Around 265 tonnes of plastic waste is sent and processed at the Tuncurry Material Recovery Facility each year before being on-sold to specialist Australian businesses which recycle the material into PET flakes.
Responding to a report on the current affairs program, 60 Minutes, MidCoast Council planning and natural systems acting director, Paul De Szell said council had a strong recycling culture in local region.
Mr De Szell said 73 per cent of households regularly used their yellow-lidded bins.
"Contrary to a recent report on 60 Minutes that Aussie plastics are ending up in Malaysian landfills, recyclable plastics recovered through our kerbside collection are sorted, baled and on-sold for re-purposing," he said.
Once sorted, recyclable plastics such as soft drink bottles, take-away containers and plastic fruit punnets are processed by specialist recycling businesses into PET flakes.
These then become an ingredient used in manufacturing products such as new PET bottles, clothing, carpets and packaging.
In the Mid Coast local government area (LGA) plastics are sent to businesses including Australian Recycled Plastics in Narrabri.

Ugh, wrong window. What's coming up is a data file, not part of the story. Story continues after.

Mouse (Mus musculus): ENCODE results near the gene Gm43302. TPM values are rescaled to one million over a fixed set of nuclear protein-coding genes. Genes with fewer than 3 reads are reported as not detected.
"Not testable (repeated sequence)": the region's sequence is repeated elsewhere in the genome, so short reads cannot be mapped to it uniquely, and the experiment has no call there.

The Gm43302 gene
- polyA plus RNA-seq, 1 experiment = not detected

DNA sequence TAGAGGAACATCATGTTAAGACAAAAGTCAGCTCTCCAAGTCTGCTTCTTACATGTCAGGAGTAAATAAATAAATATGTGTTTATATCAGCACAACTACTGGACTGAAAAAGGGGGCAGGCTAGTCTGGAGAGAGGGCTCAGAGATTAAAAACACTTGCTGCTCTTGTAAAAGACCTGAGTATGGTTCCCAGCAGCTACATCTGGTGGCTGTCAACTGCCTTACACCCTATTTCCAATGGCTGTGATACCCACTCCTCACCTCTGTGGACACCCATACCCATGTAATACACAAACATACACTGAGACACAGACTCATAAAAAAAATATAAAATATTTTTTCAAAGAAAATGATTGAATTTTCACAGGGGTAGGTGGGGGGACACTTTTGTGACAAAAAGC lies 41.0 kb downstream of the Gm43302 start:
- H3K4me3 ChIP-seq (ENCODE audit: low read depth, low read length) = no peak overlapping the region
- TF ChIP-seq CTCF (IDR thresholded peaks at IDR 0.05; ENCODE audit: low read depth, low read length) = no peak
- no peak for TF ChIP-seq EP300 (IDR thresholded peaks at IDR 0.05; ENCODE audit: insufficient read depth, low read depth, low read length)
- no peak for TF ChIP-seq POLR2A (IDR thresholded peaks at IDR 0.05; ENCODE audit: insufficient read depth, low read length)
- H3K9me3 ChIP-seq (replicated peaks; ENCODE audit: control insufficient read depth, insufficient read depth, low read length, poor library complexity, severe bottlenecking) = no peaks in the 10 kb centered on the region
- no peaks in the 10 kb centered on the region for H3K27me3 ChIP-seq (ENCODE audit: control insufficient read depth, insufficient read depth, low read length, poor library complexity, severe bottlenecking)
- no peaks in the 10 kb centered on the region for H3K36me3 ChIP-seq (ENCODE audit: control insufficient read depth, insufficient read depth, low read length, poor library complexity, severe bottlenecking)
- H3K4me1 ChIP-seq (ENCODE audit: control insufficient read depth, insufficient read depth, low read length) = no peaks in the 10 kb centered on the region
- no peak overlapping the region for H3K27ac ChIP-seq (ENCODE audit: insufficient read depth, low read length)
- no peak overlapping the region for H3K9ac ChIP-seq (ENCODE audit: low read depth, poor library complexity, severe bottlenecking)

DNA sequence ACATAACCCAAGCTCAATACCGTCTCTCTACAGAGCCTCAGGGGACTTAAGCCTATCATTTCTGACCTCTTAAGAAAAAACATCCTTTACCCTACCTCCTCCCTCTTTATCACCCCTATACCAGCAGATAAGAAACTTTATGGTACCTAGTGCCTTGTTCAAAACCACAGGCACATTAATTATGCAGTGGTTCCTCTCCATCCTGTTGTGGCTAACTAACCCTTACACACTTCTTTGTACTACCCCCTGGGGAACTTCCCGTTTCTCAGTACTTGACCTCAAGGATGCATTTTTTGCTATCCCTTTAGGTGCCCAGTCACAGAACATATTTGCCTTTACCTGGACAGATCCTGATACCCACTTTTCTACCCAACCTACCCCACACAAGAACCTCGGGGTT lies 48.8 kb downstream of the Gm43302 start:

Historically, waste products suitable for recycling from across the world were sent to China and used in their manufacturing processes," Mr De Szell said.
Sustainability and the issue of recycling has escalated following a policy shift in China known as the National Sword when early last year, the Chinese government banned the importation of waste products including PET drink bottles.
"None of the waste produced in our region is transported outside the Mid Coast for disposal to landfill."
MidCoast Council currently pays more than $4 million annually in waste levy to the NSW Environmental Protection Authority (EPA) for waste disposal within the region.
Local landfills are all licensed facilities, and materials are stored within strict license conditions, including processing within 12 months.
"Our message to the local community is to reduce, re-use and recycle," Mr De Szell said.
"And, to avoid soft plastic waste - like plastic bags, cling wrap and bubble wrap - these soft plastics cannot be recycled and don't belong in your yellow bin".
For information about what products are suitable for recycling, and ideas and initiatives to help reduce the amount of waste ending up in landfill, visit the MidCoast Council bins and waste site.
View the joint industry media statement issued by Waste Management and Resource Recovery Association of Australia (WMRR) on April 15.
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